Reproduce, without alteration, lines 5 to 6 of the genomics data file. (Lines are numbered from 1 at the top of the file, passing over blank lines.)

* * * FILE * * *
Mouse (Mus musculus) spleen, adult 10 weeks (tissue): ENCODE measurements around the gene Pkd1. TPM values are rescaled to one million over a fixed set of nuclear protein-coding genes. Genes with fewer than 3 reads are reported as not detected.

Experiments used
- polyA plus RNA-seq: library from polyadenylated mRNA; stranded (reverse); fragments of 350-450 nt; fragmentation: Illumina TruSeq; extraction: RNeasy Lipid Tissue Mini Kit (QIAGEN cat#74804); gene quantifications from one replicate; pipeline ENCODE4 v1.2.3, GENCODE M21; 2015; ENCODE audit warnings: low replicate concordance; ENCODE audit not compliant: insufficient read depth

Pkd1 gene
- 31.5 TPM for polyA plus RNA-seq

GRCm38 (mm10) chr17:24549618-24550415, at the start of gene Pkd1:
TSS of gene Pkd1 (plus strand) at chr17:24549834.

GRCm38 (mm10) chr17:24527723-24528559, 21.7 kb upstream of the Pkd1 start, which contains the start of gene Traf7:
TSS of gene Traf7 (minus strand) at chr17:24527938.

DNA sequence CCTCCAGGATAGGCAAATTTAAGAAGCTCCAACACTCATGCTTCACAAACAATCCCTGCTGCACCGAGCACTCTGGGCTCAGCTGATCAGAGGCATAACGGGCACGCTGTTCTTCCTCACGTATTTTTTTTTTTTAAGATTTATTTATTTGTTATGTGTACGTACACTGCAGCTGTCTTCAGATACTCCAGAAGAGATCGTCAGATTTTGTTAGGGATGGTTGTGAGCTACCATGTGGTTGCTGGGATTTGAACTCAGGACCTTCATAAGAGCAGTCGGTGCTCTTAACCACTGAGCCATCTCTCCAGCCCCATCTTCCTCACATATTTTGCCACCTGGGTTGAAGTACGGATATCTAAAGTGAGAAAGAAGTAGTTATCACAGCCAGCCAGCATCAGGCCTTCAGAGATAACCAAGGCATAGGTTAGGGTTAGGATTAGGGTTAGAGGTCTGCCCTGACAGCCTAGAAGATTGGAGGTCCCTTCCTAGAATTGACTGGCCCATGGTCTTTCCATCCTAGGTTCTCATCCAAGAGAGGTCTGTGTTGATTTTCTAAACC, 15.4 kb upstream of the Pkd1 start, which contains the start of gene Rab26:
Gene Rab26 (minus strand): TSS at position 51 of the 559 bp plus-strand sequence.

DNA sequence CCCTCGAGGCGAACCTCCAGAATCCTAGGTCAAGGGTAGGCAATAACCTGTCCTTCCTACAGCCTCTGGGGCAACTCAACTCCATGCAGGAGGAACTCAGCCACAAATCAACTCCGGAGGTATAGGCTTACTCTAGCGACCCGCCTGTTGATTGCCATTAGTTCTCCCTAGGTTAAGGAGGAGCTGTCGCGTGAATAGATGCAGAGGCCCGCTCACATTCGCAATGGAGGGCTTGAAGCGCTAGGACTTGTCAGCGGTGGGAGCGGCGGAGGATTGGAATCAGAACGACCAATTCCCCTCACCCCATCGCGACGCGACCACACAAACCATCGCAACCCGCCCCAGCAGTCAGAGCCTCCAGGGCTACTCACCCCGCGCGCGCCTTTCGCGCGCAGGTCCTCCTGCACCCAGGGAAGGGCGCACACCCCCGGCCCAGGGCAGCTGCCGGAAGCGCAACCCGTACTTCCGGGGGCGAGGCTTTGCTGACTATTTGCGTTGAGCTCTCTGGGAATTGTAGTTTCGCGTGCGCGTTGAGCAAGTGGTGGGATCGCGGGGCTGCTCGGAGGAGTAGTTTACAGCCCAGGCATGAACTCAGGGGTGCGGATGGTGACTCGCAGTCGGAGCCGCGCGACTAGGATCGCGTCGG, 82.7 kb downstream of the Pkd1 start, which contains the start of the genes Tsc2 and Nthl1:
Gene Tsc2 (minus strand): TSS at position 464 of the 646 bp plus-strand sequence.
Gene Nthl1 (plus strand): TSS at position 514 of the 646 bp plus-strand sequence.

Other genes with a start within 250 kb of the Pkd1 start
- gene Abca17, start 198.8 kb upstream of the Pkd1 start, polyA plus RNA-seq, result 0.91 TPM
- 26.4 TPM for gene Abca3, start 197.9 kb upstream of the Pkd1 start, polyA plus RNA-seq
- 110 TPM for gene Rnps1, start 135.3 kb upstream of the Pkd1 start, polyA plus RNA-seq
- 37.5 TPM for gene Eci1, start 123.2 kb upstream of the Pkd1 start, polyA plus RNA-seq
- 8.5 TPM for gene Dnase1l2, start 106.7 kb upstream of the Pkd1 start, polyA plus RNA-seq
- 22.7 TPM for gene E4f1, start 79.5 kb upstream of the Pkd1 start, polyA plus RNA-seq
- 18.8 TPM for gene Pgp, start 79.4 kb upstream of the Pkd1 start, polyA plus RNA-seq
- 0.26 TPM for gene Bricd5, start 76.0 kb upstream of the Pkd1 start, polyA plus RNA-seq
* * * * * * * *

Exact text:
- 31.5 TPM for polyA plus RNA-seq

GRCm38 (mm10) chr17:24549618-24550415, at the start of gene Pkd1: